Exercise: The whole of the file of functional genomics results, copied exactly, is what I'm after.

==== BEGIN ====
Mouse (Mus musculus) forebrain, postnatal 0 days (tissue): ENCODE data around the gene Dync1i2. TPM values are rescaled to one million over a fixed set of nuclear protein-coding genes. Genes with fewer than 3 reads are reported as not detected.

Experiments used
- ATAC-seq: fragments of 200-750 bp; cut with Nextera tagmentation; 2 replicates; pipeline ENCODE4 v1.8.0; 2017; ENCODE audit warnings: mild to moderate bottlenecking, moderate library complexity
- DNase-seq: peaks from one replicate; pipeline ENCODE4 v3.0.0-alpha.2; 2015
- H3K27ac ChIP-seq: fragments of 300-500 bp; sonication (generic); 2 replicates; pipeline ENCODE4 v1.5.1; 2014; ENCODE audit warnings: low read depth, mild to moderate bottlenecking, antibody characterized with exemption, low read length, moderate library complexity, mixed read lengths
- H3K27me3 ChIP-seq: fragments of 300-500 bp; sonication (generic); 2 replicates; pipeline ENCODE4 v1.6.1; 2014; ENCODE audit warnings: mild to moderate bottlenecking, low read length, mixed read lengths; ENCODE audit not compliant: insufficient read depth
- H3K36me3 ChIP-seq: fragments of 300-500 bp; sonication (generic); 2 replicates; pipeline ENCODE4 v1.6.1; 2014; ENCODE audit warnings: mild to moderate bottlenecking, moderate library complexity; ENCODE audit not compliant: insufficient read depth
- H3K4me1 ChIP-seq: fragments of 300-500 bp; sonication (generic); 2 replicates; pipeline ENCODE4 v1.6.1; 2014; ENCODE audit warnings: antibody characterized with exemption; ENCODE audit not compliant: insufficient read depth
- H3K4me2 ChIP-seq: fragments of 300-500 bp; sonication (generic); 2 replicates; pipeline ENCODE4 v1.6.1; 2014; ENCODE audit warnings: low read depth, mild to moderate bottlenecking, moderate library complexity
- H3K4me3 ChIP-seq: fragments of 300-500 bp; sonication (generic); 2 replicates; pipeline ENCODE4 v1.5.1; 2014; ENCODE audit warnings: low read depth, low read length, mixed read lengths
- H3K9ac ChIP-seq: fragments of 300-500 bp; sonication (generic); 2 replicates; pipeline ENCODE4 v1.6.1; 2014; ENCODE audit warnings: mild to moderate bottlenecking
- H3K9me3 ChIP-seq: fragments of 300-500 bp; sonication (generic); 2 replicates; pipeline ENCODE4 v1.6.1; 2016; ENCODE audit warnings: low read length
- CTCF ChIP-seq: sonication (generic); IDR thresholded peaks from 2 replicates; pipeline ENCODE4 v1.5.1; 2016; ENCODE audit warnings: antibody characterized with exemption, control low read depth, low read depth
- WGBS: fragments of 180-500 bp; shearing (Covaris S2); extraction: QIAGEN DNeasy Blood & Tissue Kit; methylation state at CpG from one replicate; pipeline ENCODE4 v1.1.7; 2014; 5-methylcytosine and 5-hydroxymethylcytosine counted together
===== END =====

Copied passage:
Mouse (Mus musculus) forebrain, postnatal 0 days (tissue): ENCODE data around the gene Dync1i2. TPM values are rescaled to one million over a fixed set of nuclear protein-coding genes. Genes with fewer than 3 reads are reported as not detected.

Experiments used
- ATAC-seq: fragments of 200-750 bp; cut with Nextera tagmentation; 2 replicates; pipeline ENCODE4 v1.8.0; 2017; ENCODE audit warnings: mild to moderate bottlenecking, moderate library complexity
- DNase-seq: peaks from one replicate; pipeline ENCODE4 v3.0.0-alpha.2; 2015
- H3K27ac ChIP-seq: fragments of 300-500 bp; sonication (generic); 2 replicates; pipeline ENCODE4 v1.5.1; 2014; ENCODE audit warnings: low read depth, mild to moderate bottlenecking, antibody characterized with exemption, low read length, moderate library complexity, mixed read lengths
- H3K27me3 ChIP-seq: fragments of 300-500 bp; sonication (generic); 2 replicates; pipeline ENCODE4 v1.6.1; 2014; ENCODE audit warnings: mild to moderate bottlenecking, low read length, mixed read lengths; ENCODE audit not compliant: insufficient read depth
- H3K36me3 ChIP-seq: fragments of 300-500 bp; sonication (generic); 2 replicates; pipeline ENCODE4 v1.6.1; 2014; ENCODE audit warnings: mild to moderate bottlenecking, moderate library complexity; ENCODE audit not compliant: insufficient read depth
- H3K4me1 ChIP-seq: fragments of 300-500 bp; sonication (generic); 2 replicates; pipeline ENCODE4 v1.6.1; 2014; ENCODE audit warnings: antibody characterized with exemption; ENCODE audit not compliant: insufficient read depth
- H3K4me2 ChIP-seq: fragments of 300-500 bp; sonication (generic); 2 replicates; pipeline ENCODE4 v1.6.1; 2014; ENCODE audit warnings: low read depth, mild to moderate bottlenecking, moderate library complexity
- H3K4me3 ChIP-seq: fragments of 300-500 bp; sonication (generic); 2 replicates; pipeline ENCODE4 v1.5.1; 2014; ENCODE audit warnings: low read depth, low read length, mixed read lengths
- H3K9ac ChIP-seq: fragments of 300-500 bp; sonication (generic); 2 replicates; pipeline ENCODE4 v1.6.1; 2014; ENCODE audit warnings: mild to moderate bottlenecking
- H3K9me3 ChIP-seq: fragments of 300-500 bp; sonication (generic); 2 replicates; pipeline ENCODE4 v1.6.1; 2016; ENCODE audit warnings: low read length
- CTCF ChIP-seq: sonication (generic); IDR thresholded peaks from 2 replicates; pipeline ENCODE4 v1.5.1; 2016; ENCODE audit warnings: antibody characterized with exemption, control low read depth, low read depth
- WGBS: fragments of 180-500 bp; shearing (Covaris S2); extraction: QIAGEN DNeasy Blood & Tissue Kit; methylation state at CpG from one replicate; pipeline ENCODE4 v1.1.7; 2014; 5-methylcytosine and 5-hydroxymethylcytosine counted together